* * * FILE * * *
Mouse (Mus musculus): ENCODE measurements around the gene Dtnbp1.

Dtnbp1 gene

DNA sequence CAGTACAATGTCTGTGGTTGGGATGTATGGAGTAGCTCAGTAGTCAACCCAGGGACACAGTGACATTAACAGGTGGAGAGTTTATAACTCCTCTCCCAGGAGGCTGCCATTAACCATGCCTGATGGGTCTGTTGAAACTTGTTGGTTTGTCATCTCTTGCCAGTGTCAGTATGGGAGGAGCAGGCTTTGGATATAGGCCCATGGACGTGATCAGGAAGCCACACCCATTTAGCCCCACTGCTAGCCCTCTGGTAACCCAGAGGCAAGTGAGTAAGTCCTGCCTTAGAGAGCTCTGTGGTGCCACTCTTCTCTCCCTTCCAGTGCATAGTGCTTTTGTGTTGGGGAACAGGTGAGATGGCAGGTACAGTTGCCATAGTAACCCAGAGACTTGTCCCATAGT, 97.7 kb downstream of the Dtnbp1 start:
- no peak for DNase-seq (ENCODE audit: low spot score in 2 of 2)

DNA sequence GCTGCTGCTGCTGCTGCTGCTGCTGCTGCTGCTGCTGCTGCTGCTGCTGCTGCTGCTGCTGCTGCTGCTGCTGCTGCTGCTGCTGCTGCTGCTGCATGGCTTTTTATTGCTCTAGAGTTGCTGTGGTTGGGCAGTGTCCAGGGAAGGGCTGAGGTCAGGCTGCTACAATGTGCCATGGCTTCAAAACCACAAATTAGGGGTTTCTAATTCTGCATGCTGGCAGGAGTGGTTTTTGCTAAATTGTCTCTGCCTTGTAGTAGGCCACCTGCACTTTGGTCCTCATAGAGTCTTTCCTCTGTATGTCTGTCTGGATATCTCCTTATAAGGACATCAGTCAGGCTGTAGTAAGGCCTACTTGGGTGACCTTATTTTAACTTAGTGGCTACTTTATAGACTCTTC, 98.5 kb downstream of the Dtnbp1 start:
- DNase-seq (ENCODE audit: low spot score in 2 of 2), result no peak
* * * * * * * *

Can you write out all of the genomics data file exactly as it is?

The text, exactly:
Mouse (Mus musculus): ENCODE measurements around the gene Dtnbp1.

Dtnbp1 gene

DNA sequence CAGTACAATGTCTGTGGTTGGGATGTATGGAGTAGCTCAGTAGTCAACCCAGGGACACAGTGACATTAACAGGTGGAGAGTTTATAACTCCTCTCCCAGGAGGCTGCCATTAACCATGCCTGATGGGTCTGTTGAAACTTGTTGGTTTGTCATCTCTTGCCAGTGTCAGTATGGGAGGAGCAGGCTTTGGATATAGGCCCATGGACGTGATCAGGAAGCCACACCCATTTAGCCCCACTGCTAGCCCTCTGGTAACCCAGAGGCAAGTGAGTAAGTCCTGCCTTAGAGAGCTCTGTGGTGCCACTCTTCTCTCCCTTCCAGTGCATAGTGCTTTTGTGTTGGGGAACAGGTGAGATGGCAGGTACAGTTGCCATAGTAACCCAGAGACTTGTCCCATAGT, 97.7 kb downstream of the Dtnbp1 start:
- no peak for DNase-seq (ENCODE audit: low spot score in 2 of 2)

DNA sequence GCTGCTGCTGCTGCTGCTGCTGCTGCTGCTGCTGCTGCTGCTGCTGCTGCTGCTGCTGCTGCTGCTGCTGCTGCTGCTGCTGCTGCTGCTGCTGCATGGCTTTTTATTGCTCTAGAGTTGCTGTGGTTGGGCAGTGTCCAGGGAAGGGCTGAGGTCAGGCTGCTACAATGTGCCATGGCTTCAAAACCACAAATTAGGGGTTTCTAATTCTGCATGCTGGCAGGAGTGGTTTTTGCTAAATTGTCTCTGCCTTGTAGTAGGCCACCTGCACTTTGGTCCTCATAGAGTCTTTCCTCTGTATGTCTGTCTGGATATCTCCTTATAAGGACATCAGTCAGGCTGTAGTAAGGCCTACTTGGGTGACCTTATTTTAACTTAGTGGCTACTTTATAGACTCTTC, 98.5 kb downstream of the Dtnbp1 start:
- DNase-seq (ENCODE audit: low spot score in 2 of 2), result no peak